Le Morte d'Arthur BOOK XX CHAPTER Ill

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How Sir Launcelot was espied in the queen's chamber, and
how Sir Agravaine and Sir Mordred came with twelve
knights to slay him

SO Sir Launcelot departed, and took his sword under his arm,
and so in his mantle that noble knight put himself in great
Jeopardy; and so he passed till he came to the queen's
chamber, and then Sir Launcelot was lightly put into the
chamber.  And then, as the French book saith, the queen
and Launcelot were together.  And whether they were
abed or at other manner of disports, me list not hereof
make no mention, for love that time was not as is now-a-days.
But thus as they were together, there came Sir
Agravaine and Sir Mordred, with twelve knights with
them of the Round Table, and they said with crying
voice:  Traitor-knight, Sir Launcelot du Lake, now art
thou taken.  And thus they cried with a loud voice, that
all the court might hear it; and they all fourteen were
armed at all points as they should fight in a battle.  Alas
said Queen Guenever, now are we mischieved both
Madam, said Sir Launcelot, is there here any armour
within your chamber, that I might cover my poor body
withal?  An if there be any give it me, and I shall soon
stint their malice, by the grace of God.  Truly, said the
queen, I have none armour, shield, sword, nor spear;
wherefore I dread me sore our long love is come to a
mischievous end, for I hear by their noise there be many
noble knights, and well I wot they be surely armed, and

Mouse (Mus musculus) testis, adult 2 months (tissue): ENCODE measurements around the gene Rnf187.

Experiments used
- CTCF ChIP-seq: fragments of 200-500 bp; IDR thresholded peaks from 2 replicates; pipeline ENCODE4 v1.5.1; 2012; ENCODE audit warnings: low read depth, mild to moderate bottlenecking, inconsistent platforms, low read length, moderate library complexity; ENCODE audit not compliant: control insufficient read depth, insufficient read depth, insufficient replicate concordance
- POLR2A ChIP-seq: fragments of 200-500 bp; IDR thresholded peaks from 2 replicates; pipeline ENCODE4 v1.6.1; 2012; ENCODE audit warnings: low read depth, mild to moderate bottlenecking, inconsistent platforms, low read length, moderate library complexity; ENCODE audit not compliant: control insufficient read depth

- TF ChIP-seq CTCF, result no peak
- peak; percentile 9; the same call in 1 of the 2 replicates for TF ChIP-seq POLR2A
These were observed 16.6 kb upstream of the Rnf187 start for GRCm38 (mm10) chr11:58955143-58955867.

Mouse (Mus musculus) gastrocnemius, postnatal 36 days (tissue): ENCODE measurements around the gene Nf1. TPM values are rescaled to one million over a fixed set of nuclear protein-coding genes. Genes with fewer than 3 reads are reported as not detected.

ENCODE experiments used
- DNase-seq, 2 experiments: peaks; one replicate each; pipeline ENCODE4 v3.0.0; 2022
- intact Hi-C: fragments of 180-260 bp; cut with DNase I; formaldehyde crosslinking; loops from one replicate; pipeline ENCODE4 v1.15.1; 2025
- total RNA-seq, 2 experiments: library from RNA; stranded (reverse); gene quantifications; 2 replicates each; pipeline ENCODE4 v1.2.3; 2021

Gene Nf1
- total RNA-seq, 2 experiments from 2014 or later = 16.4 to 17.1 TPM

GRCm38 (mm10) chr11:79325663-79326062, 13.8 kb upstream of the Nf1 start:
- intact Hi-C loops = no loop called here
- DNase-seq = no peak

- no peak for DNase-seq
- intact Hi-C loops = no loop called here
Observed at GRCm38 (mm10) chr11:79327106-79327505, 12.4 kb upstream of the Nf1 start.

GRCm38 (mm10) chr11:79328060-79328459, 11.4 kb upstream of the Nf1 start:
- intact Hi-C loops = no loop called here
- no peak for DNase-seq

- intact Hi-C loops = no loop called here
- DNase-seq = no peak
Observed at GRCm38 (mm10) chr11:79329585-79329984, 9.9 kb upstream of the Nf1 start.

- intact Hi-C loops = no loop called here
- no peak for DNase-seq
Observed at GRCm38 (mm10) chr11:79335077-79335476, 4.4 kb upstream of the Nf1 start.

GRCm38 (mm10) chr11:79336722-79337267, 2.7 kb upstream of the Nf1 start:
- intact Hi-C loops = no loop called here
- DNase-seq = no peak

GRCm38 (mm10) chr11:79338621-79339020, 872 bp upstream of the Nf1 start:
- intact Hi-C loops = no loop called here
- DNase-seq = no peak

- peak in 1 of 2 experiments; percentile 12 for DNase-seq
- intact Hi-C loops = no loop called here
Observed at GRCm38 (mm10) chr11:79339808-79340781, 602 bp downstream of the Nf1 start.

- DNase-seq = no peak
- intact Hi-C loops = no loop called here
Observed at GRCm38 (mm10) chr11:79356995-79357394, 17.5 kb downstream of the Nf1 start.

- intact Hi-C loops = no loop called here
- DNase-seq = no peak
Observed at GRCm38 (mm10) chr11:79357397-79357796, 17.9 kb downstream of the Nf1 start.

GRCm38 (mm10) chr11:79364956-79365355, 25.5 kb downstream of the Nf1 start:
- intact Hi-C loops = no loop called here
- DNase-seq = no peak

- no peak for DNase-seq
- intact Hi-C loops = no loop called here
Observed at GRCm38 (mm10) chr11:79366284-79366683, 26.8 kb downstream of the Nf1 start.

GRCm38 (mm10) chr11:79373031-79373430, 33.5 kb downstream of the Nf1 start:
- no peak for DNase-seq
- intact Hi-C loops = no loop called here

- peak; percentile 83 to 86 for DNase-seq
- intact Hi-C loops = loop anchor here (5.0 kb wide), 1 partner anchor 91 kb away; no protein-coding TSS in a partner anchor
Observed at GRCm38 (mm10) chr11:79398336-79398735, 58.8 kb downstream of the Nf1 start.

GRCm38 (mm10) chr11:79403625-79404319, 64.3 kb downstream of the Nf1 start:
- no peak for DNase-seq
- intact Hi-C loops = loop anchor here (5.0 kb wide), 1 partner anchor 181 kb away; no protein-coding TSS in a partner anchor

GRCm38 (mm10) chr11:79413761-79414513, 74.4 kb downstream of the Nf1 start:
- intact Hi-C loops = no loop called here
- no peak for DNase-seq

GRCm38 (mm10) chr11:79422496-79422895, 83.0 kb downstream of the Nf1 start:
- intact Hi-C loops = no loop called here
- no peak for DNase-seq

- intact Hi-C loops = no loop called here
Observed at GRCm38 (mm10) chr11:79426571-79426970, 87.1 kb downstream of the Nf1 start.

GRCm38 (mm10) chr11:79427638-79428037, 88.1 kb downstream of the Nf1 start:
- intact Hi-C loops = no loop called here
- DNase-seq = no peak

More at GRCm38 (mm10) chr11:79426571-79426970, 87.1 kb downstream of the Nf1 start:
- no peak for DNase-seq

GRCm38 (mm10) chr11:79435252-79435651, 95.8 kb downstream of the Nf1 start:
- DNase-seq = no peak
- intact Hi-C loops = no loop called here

against them ye may make no resistance.  Wherefore ye
are likely to be slain, and then shall I be brent.  For an
ye might escape them, said the queen, I would not doubt
but that ye would rescue me in what danger that ever I
stood in.  Alas, said Sir Launcelot, in all my life thus
was I never bestead, that I should be thus shamefully
slain for lack of mine armour.

But ever in one Sir Agravaine and Sir Mordred cried:
Traitor-knight, come out of the queen's chamber, for wit
thou well thou art so beset that thou shalt not escape.
O Jesu mercy, said Sir Launcelot, this shameful cry and
noise I may not suffer, for better were death at once than
thus to endure this pain.  Then he took the queen in his
arms, and kissed her, and said:  Most noble Christian
queen, I beseech you as ye have been ever my special good
lady, and I at all times your true poor knight unto my
power, and as I never failed you in right nor in wrong
sithen the first day King Arthur made me knight, that ye
will pray for my soul if that I here be slain; for well I
am assured that Sir Bors, my nephew, and all the remnant
of my kin, with Sir Lavaine and Sir Urre, that they will
not fail you to rescue you from the fire; and therefore, mine
own lady, recomfort yourself, whatsomever come of me,
that ye go with Sir Bors, my nephew, and Sir Urre, and
they all will do you all the pleasure that they can or may,
that ye shall live like a queen upon my lands.  Nay,
Launcelot, said the queen, wit thou well I will never live
after thy days, but an thou be slain I will take my death
as meekly for Jesu Christ's sake as ever did any Christian
queen.  Well, madam, said I-auncelot, sith it is so that
the day is come that our love must depart, wit you well I
shall sell my life as dear as I may; and a thousandfold,
said Sir Launcelot, I am more heavier for you than for
myself.  And now I had liefer than to be lord of all
Christendom, that I had sure armour upon me, that men
might speak of my deeds or ever I were slain.  Truly,
said the queen, I would an it might please God that they
would take me and slay me, and suffer you to escape.
That shall never be, said Sir Launcelot, God defend me
from such a shame, but Jesu be Thou my shield and mine